Because Jorge Bergoglio’s (Pope Francis’s) pontifical texts depart from his predecessor’s Thomistic vocabulary, critics claim his works deploy an “improvisational” style. Closer analysis reveals, however, that Francis deploys the terminology of French phenomenology after the “theological turn.” In fact, Evangelii gaudium and Amoris laetitia frame the event of interpersonal encounter using three concepts drawn from Emmanuel Levinas’s and Jean-Luc Marion’s philosophical projects: the gaze, the face, and the other. Without ruling out a direct textual influence, I argue that Bergoglio’s theology of encounter highlights recent phenomenology’s implications for Catholic moral theology and ecclesiology. Faith is born of an encounter with the merciful gaze of a specific other - Jesus Christ. The Church, as the community that bears witness to this gaze, is thus called to eniconize this same gaze for “the least of these” (Matt 25:40). Not obviating the need for moral precepts, the encounter with the particular other becomes the condition of their possibility; moral norms only cohere within the context of the pastoral “face-to-face.” The main ecclesiological consequence of the “pastoral turn” Bergoglio initiates is thus a “kerygmatic hermeneutic” of the Church: the community of believers turns outward to encounter the other in mercy, evangelizing by example and charity.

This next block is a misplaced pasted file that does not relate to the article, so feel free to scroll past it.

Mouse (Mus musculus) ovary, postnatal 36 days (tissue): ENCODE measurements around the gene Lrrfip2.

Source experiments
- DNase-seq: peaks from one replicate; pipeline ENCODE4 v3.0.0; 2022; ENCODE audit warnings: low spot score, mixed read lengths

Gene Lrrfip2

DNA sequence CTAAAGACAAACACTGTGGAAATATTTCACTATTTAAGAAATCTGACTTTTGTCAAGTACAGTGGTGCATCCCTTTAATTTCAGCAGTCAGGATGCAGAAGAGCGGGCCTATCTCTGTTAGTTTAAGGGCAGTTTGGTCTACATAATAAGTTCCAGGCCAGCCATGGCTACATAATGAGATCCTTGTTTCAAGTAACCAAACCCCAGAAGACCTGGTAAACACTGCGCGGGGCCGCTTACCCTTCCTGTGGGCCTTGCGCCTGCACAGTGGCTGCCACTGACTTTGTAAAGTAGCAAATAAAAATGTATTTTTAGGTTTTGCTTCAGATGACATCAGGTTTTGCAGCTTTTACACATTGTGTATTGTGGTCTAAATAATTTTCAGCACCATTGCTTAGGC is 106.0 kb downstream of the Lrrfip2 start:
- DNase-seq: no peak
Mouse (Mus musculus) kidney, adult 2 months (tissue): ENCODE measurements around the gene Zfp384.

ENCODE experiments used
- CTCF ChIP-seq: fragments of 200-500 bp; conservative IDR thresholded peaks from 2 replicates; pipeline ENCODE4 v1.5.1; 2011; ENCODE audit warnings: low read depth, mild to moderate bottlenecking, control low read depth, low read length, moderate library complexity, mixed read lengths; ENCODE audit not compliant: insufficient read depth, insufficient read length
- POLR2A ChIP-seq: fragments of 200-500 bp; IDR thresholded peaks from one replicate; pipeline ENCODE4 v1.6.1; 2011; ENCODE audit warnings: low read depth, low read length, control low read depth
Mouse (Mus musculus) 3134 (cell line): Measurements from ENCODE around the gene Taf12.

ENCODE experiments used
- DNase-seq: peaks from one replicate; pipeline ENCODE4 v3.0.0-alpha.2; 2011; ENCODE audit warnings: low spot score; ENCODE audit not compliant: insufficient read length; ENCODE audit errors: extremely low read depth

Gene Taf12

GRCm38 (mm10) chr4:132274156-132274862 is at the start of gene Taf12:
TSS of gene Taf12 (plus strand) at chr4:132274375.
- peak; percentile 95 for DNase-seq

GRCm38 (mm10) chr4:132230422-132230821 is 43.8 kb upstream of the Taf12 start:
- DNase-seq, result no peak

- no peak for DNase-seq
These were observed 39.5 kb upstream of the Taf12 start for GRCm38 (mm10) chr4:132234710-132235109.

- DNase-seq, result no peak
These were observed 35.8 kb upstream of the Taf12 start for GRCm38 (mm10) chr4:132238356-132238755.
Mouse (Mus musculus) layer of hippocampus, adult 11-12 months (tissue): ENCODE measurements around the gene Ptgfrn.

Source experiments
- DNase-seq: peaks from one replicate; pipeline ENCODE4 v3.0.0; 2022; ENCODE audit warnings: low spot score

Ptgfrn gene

Finnis, John, and Germain Grisez. “The misuse of Amoris laetitia to support errors against the Catholic faith” (open letter). November 21, 2016. <http://www.twotlj.org/OW-MisuseAL.pdf>
Lévinas, Emmanuel. “Ethics as First Philosophy.” In The Lévinas Reader, edited by Seán Hand, 75-87. Oxford: Blackwell, 1989.
Lévinas, Emmanuel. Totality and Infinity. Translated by Alphonso Lingis. Pittsburgh: Duquesne University Press, 1969 .
Marion, Jean-Luc. In Excess: Studies of Saturated Phenomena. Translated by Robyn Horner and Vincent Berraud. New York: Fordham University Press, 2002 .
Marion, Jean-Luc. Givenness and Revelation. Translated by Stephen E. Lewis. Oxford: Oxford University Press, 2016.
Marion, Jean-Luc. Prolegomena to Charity. Translated by Stephen E. Lewis. New York: Fordham University Press, 2002 .
Ratzinger, Joseph (Benedict XVI). Caritas in veritate. Encyclical letter. June 29, 2009. Vatican website <http://w2.vatican.va/content/benedict-xvi/en/encyclicals/documents/hf_ben-xvi_enc_20090629_caritas-in-veritate.html>
Reno, Russell Ronald. “Francis’s Improv Theology.” First Things, June 17, 2016. <https://www.firstthings.com/blogs/firstthoughts/2016/06/franciss-improv-theology>
Reno, Russell Ronald. “Theology After the Revolution.” First Things, May 2007. <https://www.firstthings.com/article/2007/05/theology-after-the-revolution>
Zizioulas, John. Communion and Otherness: Further Studies in Personhood and the Church. Edited by Paul McPartlan. New York: T&T Clark, 2006.
Open Theology is an international Open Access, peer-reviewed academic journal that welcomes contributions written in English addressing religion in its various forms and aspects: historical, theological, sociological, psychological, and other.